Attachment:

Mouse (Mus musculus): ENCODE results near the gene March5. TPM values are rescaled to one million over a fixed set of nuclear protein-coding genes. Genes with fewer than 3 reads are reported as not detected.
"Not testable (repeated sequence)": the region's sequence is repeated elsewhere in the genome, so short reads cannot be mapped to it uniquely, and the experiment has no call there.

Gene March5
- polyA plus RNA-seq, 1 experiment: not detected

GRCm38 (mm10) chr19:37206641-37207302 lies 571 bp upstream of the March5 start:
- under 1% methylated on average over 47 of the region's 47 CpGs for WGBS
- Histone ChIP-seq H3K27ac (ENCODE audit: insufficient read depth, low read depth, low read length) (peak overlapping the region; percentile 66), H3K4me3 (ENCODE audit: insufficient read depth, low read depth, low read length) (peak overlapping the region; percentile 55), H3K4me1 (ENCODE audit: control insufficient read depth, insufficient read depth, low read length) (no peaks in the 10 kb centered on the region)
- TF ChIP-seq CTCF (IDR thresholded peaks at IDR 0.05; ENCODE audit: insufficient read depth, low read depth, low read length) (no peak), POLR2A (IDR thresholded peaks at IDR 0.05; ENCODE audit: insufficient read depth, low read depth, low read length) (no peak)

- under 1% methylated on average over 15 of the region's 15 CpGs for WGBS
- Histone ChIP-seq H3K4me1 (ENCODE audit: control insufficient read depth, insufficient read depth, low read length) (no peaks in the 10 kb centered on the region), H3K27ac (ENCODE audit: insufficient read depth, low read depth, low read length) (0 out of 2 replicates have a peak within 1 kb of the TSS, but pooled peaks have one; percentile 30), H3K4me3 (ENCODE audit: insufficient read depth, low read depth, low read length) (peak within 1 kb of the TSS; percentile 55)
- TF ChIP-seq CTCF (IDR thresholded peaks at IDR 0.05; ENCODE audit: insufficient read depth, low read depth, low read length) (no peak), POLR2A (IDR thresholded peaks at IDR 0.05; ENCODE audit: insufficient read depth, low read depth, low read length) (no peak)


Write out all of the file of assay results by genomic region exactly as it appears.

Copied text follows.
Mouse (Mus musculus): ENCODE results near the gene March5. TPM values are rescaled to one million over a fixed set of nuclear protein-coding genes. Genes with fewer than 3 reads are reported as not detected.
"Not testable (repeated sequence)": the region's sequence is repeated elsewhere in the genome, so short reads cannot be mapped to it uniquely, and the experiment has no call there.

Gene March5
- polyA plus RNA-seq, 1 experiment: not detected

GRCm38 (mm10) chr19:37206641-37207302 lies 571 bp upstream of the March5 start:
- under 1% methylated on average over 47 of the region's 47 CpGs for WGBS
- Histone ChIP-seq H3K27ac (ENCODE audit: insufficient read depth, low read depth, low read length) (peak overlapping the region; percentile 66), H3K4me3 (ENCODE audit: insufficient read depth, low read depth, low read length) (peak overlapping the region; percentile 55), H3K4me1 (ENCODE audit: control insufficient read depth, insufficient read depth, low read length) (no peaks in the 10 kb centered on the region)
- TF ChIP-seq CTCF (IDR thresholded peaks at IDR 0.05; ENCODE audit: insufficient read depth, low read depth, low read length) (no peak), POLR2A (IDR thresholded peaks at IDR 0.05; ENCODE audit: insufficient read depth, low read depth, low read length) (no peak)

- under 1% methylated on average over 15 of the region's 15 CpGs for WGBS
- Histone ChIP-seq H3K4me1 (ENCODE audit: control insufficient read depth, insufficient read depth, low read length) (no peaks in the 10 kb centered on the region), H3K27ac (ENCODE audit: insufficient read depth, low read depth, low read length) (0 out of 2 replicates have a peak within 1 kb of the TSS, but pooled peaks have one; percentile 30), H3K4me3 (ENCODE audit: insufficient read depth, low read depth, low read length) (peak within 1 kb of the TSS; percentile 55)
- TF ChIP-seq CTCF (IDR thresholded peaks at IDR 0.05; ENCODE audit: insufficient read depth, low read depth, low read length) (no peak), POLR2A (IDR thresholded peaks at IDR 0.05; ENCODE audit: insufficient read depth, low read depth, low read length) (no peak)